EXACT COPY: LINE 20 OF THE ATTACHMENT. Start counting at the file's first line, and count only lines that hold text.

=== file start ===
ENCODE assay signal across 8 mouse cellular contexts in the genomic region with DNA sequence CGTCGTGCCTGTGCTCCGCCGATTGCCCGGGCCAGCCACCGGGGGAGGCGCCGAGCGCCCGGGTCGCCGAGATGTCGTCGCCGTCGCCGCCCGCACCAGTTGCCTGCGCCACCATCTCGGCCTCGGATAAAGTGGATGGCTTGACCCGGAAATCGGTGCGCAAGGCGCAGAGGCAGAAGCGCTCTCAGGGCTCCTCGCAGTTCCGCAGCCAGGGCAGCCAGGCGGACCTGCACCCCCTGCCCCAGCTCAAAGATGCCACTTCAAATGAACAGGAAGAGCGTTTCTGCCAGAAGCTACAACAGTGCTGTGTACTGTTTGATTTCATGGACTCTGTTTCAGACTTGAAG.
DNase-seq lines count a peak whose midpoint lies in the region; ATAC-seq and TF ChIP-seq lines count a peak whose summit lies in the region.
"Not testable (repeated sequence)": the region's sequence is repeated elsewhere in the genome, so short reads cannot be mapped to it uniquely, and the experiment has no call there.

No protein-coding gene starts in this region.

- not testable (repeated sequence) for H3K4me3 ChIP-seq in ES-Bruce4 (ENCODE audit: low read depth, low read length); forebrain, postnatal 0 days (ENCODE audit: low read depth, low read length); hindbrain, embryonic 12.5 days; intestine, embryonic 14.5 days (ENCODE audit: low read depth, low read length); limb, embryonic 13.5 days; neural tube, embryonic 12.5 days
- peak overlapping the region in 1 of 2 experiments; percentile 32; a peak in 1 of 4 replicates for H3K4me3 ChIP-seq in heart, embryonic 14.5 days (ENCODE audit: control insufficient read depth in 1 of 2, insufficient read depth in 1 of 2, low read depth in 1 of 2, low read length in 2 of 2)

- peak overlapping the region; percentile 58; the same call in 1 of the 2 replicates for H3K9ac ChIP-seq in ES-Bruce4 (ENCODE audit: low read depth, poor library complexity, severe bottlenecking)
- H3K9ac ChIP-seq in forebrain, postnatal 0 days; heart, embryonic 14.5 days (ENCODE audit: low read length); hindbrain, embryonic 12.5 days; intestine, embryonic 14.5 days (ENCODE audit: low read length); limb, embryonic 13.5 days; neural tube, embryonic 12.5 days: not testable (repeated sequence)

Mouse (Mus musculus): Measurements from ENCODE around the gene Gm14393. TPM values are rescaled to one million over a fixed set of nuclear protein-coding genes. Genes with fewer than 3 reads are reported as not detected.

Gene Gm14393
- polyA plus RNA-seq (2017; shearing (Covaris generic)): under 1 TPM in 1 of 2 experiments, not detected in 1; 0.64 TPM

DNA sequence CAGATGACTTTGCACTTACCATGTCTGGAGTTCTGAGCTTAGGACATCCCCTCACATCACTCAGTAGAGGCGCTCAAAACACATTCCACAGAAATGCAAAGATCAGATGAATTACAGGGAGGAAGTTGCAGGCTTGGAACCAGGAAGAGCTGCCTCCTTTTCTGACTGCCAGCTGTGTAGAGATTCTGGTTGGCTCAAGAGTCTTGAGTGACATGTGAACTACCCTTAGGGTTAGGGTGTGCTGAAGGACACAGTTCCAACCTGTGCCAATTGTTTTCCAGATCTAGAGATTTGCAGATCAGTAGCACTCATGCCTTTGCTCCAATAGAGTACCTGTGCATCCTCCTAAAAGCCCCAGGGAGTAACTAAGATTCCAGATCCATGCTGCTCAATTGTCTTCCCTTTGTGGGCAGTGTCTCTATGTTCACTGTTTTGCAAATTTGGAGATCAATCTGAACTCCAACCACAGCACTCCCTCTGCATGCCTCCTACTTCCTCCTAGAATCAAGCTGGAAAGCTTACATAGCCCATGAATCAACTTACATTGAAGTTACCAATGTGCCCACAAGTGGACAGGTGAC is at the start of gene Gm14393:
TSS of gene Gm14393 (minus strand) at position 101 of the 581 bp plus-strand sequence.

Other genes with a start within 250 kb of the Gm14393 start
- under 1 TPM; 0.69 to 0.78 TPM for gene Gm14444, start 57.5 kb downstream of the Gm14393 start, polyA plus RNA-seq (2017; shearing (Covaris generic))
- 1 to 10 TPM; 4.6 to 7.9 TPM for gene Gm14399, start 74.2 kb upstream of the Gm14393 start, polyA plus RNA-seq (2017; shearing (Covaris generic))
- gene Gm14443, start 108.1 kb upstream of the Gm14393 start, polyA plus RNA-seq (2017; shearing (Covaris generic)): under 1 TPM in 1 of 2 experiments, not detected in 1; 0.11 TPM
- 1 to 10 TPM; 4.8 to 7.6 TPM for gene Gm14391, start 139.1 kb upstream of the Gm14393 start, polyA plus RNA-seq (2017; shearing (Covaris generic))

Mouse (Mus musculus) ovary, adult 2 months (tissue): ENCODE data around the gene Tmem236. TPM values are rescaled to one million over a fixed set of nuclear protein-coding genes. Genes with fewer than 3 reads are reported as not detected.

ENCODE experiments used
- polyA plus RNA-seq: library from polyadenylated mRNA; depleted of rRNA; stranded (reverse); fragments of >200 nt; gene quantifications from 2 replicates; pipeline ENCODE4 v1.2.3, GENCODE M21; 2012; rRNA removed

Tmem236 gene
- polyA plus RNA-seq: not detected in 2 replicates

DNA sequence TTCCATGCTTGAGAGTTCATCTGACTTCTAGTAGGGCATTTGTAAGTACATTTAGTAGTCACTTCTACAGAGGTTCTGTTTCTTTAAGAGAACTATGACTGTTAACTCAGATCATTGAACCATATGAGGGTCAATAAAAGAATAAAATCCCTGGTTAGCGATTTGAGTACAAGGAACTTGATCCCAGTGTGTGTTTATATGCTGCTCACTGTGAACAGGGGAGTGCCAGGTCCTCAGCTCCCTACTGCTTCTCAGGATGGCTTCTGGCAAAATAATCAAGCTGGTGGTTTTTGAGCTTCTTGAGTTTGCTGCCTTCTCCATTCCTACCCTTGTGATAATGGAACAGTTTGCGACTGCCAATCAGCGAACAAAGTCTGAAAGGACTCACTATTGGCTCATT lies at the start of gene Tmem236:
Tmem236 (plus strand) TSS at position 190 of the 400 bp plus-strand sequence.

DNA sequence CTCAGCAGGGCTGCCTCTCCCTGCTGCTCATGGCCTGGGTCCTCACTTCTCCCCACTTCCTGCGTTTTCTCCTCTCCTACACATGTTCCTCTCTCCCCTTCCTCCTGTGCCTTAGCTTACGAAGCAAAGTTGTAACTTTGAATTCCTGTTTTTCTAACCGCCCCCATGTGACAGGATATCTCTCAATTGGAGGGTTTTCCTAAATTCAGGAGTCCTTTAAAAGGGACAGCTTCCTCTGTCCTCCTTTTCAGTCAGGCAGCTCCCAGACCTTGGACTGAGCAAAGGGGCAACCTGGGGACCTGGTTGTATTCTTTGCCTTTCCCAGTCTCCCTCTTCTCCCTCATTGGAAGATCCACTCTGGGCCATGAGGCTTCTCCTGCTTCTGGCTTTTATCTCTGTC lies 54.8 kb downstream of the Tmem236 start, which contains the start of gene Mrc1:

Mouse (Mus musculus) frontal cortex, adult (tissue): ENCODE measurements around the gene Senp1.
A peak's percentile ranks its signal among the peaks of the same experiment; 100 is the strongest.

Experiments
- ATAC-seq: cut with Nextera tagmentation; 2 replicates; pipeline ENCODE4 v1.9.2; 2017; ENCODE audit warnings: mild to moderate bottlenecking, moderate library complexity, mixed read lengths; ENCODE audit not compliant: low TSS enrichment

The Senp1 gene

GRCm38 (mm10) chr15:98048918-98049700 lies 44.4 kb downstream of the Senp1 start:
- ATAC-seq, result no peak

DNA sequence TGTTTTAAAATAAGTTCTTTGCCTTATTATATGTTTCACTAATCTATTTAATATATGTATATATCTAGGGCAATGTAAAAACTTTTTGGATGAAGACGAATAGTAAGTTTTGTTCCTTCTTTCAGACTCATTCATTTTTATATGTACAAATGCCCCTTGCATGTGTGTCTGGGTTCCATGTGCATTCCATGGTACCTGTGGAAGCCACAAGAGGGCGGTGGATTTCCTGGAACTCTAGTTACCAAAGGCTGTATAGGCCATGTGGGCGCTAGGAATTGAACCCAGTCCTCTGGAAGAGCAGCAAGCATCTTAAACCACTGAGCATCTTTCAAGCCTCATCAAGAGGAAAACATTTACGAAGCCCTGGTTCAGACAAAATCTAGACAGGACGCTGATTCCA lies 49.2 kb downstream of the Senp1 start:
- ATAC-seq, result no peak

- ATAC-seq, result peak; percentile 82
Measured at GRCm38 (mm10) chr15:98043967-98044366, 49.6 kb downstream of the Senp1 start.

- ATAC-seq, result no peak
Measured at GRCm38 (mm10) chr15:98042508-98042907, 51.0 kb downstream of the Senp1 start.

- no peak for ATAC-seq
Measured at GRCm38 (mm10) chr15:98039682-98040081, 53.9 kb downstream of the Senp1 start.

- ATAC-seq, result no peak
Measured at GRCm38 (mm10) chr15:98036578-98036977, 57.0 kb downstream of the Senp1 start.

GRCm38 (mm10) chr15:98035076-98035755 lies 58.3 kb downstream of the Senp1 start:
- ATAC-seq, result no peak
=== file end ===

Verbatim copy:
ENCODE experiments used